The Inouye Solar Telescope in Hawaii will enable a new era of solar science, and a leap forward in understanding the Sun and its impacts on our planet, according to the researcher from the National Science Foundation (NSF) in the US.
Activity on the Sun, known as space weather, can affect systems on Earth, they said. Magnetic eruptions on the Sun can impact air travel, disrupt satellite communications and bring down power grids, causing long-lasting blackouts and disabling technologies such as GPS.
The latest images show a pattern of turbulent “boiling” plasma that covers the entire Sun. The cell-like structures are the signature of violent motions that transport heat from the inside of the Sun to its surface. That hot solar plasma, the researchers explained, rises in the bright centres of “cells,” cools, then sinks below the surface in dark lanes in a process known as convection. “We can now share these images and videos, which are the most detailed of our Sun to date,” said France Cordova, NSF director.
“NSF’s Inouye Solar Telescope will be able to map the magnetic fields within the Sun’s corona, where solar eruptions occur that can impact life on the Earth,” Cordova said in a statement. He said the telescope will improve the understanding of what drives space weather, and ultimately help forecasters better predict solar storms. The Sun is our nearest star a gigantic nuclear reactor that burns about five million tonnes of hydrogen fuel every second.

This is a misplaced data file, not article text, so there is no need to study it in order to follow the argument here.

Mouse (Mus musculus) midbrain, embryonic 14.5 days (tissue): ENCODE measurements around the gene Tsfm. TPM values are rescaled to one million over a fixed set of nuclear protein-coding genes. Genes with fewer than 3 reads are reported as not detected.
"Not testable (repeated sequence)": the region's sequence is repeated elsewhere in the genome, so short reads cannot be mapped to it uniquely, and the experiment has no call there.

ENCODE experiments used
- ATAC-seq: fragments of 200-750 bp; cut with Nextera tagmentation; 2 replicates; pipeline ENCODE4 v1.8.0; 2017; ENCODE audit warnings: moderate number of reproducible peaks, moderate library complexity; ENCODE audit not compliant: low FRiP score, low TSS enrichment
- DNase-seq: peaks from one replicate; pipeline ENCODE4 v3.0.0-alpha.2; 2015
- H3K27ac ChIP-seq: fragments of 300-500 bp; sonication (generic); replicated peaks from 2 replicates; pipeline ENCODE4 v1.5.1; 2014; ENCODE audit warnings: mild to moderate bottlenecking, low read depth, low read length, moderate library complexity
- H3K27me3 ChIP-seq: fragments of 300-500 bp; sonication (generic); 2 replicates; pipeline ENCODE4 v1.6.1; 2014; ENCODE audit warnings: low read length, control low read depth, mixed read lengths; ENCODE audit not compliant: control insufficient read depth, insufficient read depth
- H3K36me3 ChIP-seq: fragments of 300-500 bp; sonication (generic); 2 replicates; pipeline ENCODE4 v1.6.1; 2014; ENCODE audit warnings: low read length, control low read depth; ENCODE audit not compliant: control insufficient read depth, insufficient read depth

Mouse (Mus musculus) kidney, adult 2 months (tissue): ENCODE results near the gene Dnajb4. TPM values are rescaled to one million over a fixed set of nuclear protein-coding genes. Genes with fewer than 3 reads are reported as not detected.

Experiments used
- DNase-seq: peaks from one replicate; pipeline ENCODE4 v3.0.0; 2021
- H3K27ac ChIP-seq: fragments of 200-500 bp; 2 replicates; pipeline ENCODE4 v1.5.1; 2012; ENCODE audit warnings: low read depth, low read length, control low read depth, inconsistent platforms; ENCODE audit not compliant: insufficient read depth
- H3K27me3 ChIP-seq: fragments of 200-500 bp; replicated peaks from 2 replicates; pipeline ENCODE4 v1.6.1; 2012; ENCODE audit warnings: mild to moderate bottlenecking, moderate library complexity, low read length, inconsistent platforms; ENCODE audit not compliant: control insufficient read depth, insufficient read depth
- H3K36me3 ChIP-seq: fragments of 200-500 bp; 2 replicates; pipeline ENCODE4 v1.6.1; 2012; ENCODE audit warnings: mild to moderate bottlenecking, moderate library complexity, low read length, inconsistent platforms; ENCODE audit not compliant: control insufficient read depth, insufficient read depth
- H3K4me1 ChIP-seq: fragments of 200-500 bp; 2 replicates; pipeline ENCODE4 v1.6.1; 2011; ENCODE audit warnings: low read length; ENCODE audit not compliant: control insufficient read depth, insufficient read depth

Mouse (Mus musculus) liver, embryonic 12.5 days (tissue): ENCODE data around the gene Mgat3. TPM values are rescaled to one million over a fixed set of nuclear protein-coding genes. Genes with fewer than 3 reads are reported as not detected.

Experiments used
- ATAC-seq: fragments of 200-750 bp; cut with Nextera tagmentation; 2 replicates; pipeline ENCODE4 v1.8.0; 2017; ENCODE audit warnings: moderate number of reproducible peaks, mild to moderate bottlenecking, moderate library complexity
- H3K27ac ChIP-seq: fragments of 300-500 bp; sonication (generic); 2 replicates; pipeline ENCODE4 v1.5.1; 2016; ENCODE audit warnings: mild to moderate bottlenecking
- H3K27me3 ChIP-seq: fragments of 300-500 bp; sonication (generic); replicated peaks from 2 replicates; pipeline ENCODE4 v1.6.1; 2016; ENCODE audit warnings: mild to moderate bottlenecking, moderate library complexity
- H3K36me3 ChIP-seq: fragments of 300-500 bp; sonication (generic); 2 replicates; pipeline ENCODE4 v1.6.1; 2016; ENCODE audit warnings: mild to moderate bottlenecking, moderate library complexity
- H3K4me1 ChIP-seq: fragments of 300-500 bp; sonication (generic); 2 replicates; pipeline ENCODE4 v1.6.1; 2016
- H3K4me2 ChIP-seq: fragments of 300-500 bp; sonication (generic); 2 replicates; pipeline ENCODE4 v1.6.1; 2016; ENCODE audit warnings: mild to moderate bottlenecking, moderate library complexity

It has been doing so for about five billion years and will continue for the other 4.5 billion years of its lifetime. All that energy radiates into space in every direction, and the tiny fraction that hits the Earth makes life possible, the researchers noted.
However, many of the Sun’s most vital processes continue to confound scientists. “On Earth, we can predict if it is going to rain pretty much anywhere in the world very accurately, and space weather just isn’t there yet,” said Matt Mountain, president of the Association of Universities for Research in Astronomy, which manages the Inouye Solar Telescope. “Our predictions lag behind terrestrial weather by 50 years, if not more. What we need is to grasp the underlying physics behind space weather, and this starts at the Sun, which is what the Inouye Solar Telescope will study over the next decades,” Mountain said.
The motions of the Sun’s plasma constantly twist and tangle solar magnetic fields, the researchers said. Twisted magnetic fields can lead to solar storms that can negatively affect our technology-dependent modern lifestyles, they said. Resolving these tiny magnetic features is central to what makes the Inouye Solar Telescope unique, according to the researchers. It can measure and characterise the Sun’s magnetic field in more detail than ever seen before, and determine the causes of potentially harmful solar activity, they said.
Better understanding the origins of potential disasters will enable the governments to better prepare for inevitable future space weather events, the researchers said.
It is expected that notification of potential impacts could occur earlier as much as 48 hours ahead of time instead of the current standard, which is about 48 minutes, they said. This, the researchers said, would allow more time to secure power grids and critical infrastructure and to put satellites into safe mode.